adversaries, Obama may have hurt his party's chances in the 2015-16
presidential election cycle.

Of the nearly two million U.S. citizens who claim Cuban ancestry, the
vast majority of them live in South Florida, a strategic political prize
that could decide the outcome of the next election -- as it did in 2000.

While the younger generation of Cuban-Americans are more open to relaxing
travel restrictions toward Cuba, the older generations remain deeply
hostile to the Communist government and almost any concessions that smell
of the status quo.

Like Rubio, one the GOP's latest presidential wannabes wasn't buying it
for a moment.
Former Florida governor Jeb Bush, who has just formed an exploratory
committee, said on his Facebook page that the administration's decision
to resume diplomatic ties with Cuba was "the latest foreign policy
misstep by this president, and another dramatic overreach of his
executive authority."

"It undermines America's credibility and undermines the quest for a free
and democratic Cuba," said Bush who is widely popular among Florida's
Cuban population and the Hispanic community at large.

But on the left of the political divide, Hillary Clinton was buying into
Obama's appeasement policy hook, line and sinker.

"I support President Obama's decision to chance course on Cuba policy,"
she said. "Despite good intentions, our decades-long policy of isolation
has only strengthened the Castro regime's grip on power."

Obama went for the whole enchilada, believing he can deal with Cuba by
caving into their demands. Republicans, and maybe more than a few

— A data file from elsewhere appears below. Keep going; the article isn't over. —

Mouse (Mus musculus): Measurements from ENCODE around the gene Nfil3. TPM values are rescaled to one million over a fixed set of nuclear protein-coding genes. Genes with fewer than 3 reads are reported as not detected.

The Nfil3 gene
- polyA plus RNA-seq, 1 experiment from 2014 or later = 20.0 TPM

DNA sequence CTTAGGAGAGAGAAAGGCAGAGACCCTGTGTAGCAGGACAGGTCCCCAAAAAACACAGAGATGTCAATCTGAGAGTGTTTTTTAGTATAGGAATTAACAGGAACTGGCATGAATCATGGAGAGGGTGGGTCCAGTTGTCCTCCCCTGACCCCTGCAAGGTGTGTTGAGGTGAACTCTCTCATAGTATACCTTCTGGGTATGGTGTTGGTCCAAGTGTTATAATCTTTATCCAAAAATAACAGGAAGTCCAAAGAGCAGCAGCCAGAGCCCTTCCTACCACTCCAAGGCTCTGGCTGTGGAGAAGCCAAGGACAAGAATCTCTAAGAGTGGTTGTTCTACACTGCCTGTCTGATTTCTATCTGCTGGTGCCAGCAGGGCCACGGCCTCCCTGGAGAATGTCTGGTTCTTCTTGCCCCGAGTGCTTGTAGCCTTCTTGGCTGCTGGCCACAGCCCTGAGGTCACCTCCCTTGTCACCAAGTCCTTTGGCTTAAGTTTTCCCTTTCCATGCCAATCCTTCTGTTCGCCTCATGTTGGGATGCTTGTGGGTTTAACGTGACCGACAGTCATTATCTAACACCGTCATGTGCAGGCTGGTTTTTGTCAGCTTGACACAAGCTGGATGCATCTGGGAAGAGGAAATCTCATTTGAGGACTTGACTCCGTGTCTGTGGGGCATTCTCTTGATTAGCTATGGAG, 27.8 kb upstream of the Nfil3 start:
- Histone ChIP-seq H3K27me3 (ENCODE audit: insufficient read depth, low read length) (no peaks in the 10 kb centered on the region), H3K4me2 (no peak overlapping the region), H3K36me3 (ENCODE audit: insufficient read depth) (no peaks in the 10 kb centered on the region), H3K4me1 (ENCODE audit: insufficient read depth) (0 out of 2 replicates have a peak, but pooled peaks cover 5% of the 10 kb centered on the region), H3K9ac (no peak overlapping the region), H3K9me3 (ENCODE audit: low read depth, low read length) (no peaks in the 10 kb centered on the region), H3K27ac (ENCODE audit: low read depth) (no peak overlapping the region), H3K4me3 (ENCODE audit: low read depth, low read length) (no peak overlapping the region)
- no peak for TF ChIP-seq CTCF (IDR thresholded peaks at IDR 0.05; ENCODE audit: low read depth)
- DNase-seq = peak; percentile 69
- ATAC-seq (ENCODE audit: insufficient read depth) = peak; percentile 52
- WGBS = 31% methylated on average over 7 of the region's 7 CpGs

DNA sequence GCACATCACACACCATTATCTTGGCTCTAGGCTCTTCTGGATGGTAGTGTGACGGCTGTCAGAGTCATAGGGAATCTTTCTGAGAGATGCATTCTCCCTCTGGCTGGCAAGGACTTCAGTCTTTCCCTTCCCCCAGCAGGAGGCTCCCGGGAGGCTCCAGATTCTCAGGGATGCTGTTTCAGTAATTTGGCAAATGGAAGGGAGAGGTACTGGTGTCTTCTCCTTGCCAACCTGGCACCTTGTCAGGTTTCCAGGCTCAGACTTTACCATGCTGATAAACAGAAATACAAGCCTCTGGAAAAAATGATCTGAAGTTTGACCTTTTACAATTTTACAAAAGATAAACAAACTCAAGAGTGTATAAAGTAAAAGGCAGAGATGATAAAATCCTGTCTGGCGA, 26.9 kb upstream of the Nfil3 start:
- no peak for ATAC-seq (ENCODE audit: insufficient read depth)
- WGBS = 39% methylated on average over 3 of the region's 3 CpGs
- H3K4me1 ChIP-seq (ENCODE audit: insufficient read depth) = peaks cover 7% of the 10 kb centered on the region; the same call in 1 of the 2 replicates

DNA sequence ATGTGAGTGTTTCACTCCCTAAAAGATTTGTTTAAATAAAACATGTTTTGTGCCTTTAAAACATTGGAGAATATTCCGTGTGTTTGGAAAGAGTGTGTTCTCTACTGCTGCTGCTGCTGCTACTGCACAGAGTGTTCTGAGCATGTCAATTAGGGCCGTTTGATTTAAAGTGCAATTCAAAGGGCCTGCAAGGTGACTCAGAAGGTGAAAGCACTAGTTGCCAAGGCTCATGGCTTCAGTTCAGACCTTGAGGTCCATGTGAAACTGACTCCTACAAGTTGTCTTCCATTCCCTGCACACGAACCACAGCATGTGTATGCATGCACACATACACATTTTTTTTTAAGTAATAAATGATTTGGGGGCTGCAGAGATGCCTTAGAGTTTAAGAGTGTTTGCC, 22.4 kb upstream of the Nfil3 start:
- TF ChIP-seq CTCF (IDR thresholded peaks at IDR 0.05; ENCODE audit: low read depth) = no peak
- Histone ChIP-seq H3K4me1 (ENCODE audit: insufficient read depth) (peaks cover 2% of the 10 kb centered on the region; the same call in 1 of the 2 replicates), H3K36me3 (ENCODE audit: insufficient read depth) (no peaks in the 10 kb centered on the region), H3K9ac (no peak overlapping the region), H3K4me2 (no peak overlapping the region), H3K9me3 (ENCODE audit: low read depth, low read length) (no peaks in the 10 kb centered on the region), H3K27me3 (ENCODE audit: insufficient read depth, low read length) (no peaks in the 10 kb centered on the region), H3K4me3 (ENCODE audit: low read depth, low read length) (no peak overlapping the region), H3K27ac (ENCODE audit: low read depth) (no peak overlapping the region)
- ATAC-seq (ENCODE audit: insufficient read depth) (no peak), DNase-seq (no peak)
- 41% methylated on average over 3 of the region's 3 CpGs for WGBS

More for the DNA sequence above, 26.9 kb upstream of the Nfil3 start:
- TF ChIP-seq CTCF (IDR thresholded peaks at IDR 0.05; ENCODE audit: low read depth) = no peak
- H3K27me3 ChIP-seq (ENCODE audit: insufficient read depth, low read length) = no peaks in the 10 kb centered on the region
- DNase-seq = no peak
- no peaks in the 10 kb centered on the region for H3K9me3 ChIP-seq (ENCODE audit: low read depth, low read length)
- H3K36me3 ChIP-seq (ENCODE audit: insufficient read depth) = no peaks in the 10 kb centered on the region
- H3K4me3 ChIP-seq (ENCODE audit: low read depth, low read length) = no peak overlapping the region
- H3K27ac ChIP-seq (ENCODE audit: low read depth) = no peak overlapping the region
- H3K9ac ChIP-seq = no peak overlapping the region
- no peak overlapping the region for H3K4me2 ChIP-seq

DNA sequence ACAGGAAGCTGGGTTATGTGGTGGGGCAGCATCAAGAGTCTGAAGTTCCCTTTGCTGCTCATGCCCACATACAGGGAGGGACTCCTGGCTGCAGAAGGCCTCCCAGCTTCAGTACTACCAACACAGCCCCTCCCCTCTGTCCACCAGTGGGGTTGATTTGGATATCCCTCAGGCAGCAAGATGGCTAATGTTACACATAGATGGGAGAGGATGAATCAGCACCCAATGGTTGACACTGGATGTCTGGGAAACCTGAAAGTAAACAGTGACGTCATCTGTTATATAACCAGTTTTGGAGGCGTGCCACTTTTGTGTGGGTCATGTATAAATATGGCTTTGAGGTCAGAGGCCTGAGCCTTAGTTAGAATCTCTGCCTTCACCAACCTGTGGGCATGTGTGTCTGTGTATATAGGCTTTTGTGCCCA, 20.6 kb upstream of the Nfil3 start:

Democrats, will remind him in a few weeks that Congress will have a say
in this, too.

Source: http://bit.ly/1zFoyQ1
--
"Yesteryear's actual plantation owners bought human beings with their own
money and -- no matter how reprehensibly -- at least used them to produce
real economic value. Today's political plantation owners, however,
corruptly use your money to buy human beings and pay them not to produce
any economic value at all as long as they go to the polls once every two
years and cast their votes for the good old boys and girls in the big
white house on the hill.” (ML Grable)

"Never underestimate the willingness of white progressives to be offended
on behalf of people who aren’t and to impose their will on those who
didn’t ask for it." (Derek Hunter)

"Barack Obama’s ego and narcissism -- his most dominant character traits
(flaws, that is) would brook no opposition. Democrats had to vote in
favor of all his policies or face retribution. This is what happens when
a bully is president." (Ed Lasky)
Alberico
2014-12-20 22:18:45 UTC
Permalink
Raw Message
Post by Joe Cooper
WASHINGTON - Barack Obama continues to embrace low-tier, go-it-alone,
executive actions to pad out the last two years of his mistake-filled,
agenda-less presidency in a hopeless hunt for a legacy.
His arrogant decision this week to reestablish diplomatic relations
with Communist Cuba is the latest example of a president desperately
searching for something do without having to deal with Congress.
You can comb through all of the polling data for the top most concerns
of the American people, and renewing U.S. relations with Cuba's evil
Castro dictatorship is not among them.
But with his job approval polls in the basement, and his beaten party
toppled from power on Capitol Hill, Obama's frantically looking for
anything to turn his failed presidency around. So he went on
nationwide television Wednesday to announce his latest diplomatic
gambit, to remind us that he's still president.
National television? For a shameful give-away deal with an aging tin
pot dictator in the Caribbean who got almost everything he demanded
and conceded nothing in return?
Maybe someone in the White House suggested that this would be compared
to Nixon's opening to China. It wasn't.
His actions drew fierce, bipartisan criticism from Capitol Hill for
making deep unilateral concessions without getting much in return. And
it stoked the political fires in Florida, a pivotal electoral prize in
the presidential elections, where Cubans account for a large share of
the vote and remain strongly opposed to relaxing relations with Raul
Castro and his revolutionary henchmen.
The administration won the freedom of Alan Gross, a former U.S. Agency
for International Development contract worker who has been imprisoned
for five years by the Cubans. But in return Obama freed several